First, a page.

Low-Income Households Spend Less on Fruits and Vegetables

Americans’ consumption of fruits and vegetables falls short of Food Guide Pyramid recommendations. But not for lack of choice (see “Global Trade in Fruits and Vegetables Brings Variety to the Nation’s Grocery Stores”). Still, the Produce for Better Health Foundation found that only 38 percent of Americans consumed the recommended 3-5 daily servings of vegetables, while just 23 percent consumed the recommended 2-4 servings of fruit.

Other research has shown that low-income households (those households with incomes less than or equal to 130 percent of the poverty line) consume even less fruits and vegetables, prompting ERS researchers to compare the choices that low-income and high-income households make at the grocery store. Nineteen percent of low-income households (versus 10 percent of higher income households) bought no fruits and vegetables from grocery stores and other at-home sources over a 2-week survey period in 2000. This gap persisted over the entire expenditure distribution. For example, half of the low-income households had weekly fruit and vegetable purchases of $2.50 or less per person, whereas half of higher income households had per person expenditures of $4 or less. This gap in the expenditure distributions includes significant differences in average fruit and vegetable expenditures—$3.59 per person per week for low-income households versus $5.02 for higher income households. These results held when purchases were broken out into just fresh or just processed fruits and vegetables.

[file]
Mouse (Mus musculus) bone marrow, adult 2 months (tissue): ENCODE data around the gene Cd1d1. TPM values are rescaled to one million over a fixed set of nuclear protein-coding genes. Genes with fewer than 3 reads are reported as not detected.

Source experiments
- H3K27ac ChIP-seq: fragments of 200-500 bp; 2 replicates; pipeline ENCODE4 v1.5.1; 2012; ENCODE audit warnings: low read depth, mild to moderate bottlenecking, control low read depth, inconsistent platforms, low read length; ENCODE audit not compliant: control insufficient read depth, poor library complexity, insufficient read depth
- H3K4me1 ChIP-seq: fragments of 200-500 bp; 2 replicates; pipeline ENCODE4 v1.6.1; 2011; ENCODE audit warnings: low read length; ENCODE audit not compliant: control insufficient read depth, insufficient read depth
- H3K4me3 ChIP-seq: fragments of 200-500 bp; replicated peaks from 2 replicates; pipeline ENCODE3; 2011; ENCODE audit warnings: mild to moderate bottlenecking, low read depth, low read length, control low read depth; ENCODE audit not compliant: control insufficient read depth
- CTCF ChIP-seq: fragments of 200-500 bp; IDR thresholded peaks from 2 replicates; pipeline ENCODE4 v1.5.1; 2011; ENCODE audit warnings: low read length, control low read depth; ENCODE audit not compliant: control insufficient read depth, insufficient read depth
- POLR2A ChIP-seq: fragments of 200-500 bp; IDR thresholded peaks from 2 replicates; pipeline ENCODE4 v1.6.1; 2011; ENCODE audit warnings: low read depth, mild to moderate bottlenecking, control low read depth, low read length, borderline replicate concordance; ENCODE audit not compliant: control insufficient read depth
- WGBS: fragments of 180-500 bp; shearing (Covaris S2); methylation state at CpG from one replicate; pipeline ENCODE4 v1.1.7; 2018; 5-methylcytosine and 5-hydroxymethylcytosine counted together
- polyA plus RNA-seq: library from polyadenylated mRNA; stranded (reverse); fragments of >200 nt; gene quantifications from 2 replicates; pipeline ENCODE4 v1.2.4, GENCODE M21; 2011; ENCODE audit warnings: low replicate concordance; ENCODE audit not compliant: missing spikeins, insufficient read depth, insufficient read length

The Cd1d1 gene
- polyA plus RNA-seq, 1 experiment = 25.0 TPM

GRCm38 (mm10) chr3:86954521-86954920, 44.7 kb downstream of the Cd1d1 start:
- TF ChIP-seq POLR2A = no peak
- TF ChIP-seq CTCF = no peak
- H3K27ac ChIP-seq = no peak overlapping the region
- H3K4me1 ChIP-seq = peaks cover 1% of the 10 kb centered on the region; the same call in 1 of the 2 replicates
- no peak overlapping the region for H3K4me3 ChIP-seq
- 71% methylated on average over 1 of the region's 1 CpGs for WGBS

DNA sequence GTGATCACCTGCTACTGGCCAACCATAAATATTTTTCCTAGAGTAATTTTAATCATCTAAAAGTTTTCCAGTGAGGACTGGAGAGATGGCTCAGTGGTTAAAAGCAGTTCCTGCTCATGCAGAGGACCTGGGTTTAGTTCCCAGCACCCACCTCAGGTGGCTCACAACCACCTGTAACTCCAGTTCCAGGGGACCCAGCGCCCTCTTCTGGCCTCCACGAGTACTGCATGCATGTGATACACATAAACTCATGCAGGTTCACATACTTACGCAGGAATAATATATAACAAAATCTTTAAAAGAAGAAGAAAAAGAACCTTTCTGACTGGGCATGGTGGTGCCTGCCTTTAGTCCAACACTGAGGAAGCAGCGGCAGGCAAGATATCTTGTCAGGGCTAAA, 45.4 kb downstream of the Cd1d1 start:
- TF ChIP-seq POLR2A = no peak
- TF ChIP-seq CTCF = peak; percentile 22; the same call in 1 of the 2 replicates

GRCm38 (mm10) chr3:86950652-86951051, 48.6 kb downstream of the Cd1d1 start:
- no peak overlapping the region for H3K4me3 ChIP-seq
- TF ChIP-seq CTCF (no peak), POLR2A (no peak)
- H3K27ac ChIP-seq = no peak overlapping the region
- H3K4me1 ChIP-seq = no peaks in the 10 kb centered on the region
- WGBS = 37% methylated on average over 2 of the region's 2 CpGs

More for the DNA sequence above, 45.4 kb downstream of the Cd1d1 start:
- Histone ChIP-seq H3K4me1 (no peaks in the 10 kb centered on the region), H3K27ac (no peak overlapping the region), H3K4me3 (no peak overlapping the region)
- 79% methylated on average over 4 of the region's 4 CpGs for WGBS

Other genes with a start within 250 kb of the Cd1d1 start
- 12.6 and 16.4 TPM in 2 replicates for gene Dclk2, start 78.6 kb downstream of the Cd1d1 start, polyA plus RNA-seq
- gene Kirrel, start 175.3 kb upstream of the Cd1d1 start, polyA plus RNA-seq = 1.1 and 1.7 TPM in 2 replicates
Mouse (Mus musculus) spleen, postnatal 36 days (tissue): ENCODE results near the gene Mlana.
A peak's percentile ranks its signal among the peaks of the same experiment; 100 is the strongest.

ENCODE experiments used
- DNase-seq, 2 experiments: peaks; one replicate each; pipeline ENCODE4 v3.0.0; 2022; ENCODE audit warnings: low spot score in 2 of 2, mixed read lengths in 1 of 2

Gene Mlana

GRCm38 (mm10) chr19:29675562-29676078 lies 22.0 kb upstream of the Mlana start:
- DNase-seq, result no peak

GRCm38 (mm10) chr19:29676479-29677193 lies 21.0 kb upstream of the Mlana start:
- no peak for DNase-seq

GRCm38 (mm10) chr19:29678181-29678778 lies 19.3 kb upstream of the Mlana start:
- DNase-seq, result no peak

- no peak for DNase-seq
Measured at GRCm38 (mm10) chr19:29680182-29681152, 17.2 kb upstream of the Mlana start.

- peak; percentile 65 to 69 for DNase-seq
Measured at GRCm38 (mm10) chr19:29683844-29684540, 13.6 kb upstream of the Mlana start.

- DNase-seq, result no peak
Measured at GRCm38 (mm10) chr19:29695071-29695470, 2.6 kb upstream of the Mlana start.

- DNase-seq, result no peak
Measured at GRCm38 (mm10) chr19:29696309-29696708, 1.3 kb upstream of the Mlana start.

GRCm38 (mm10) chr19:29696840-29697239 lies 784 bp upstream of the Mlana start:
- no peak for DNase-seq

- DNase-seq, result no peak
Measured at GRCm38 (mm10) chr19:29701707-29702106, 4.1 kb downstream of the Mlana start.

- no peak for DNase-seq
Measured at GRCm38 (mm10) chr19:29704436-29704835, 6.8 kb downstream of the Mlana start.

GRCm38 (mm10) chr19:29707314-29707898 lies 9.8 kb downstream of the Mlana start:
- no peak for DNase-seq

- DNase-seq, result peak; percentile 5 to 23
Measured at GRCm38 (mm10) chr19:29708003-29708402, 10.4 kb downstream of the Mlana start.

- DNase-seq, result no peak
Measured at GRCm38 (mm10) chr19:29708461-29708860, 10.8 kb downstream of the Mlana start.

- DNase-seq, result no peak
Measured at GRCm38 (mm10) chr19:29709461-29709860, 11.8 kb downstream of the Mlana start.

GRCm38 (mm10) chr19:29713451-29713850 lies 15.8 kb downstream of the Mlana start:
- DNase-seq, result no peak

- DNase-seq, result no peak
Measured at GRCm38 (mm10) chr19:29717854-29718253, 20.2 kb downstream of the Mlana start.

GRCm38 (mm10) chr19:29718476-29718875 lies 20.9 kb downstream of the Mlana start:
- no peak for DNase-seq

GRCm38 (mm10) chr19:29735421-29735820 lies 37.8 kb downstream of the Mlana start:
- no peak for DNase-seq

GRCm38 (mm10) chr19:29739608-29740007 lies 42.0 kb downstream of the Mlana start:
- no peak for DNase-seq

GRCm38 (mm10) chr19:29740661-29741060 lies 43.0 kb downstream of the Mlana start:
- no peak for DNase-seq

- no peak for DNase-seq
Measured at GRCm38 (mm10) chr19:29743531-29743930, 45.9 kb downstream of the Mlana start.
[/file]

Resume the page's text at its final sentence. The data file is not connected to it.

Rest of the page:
The ERS study also examined how spending by low-income households would change if they received a marginal amount of additional income. That is, would small increases in their incomes be spent on additional fruits and vegetables, or on other food or nonfood items, such as meats, cereals, bakery products, or clothing? The ERS study found that small changes in income had a positive and statistically significant effect on fruit and vegetable spending by higher income households, but had no impact on spending by low-income households. Low-income households may perceive other goods as more essential to the household than fruits and vegetables, and would thus spend small increases in income on these items.

Interestingly, the largest positive influence on fruit and vegetable expenditures was having a college-educated head of household, regardless of income level. In fact, college-educated households had the highest level of per capita fruit and vegetable expenditures ($5.99 per person per week).